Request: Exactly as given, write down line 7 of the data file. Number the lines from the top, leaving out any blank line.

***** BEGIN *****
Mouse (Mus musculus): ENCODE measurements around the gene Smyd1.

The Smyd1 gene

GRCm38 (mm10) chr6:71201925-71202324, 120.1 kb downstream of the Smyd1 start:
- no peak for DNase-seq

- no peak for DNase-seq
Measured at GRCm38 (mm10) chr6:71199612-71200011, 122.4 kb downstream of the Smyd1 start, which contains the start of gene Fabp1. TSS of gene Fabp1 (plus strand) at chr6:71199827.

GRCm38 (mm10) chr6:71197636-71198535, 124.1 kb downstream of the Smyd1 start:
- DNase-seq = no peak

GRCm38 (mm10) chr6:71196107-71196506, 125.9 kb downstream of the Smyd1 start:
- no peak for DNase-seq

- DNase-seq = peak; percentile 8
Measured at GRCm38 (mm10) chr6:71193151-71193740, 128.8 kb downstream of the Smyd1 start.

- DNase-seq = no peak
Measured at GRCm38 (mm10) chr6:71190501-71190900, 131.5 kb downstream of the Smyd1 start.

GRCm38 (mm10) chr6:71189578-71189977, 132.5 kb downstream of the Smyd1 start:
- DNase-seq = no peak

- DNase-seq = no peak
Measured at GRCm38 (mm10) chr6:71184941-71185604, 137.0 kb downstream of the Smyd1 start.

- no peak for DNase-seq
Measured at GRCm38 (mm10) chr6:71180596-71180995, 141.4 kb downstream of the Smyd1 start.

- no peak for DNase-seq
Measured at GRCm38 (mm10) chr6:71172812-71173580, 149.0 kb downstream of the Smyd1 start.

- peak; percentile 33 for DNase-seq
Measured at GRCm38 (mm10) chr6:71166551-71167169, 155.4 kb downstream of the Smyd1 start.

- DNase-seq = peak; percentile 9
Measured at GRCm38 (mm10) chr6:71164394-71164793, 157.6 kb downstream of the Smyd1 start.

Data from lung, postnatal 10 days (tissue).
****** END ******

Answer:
GRCm38 (mm10) chr6:71197636-71198535, 124.1 kb downstream of the Smyd1 start: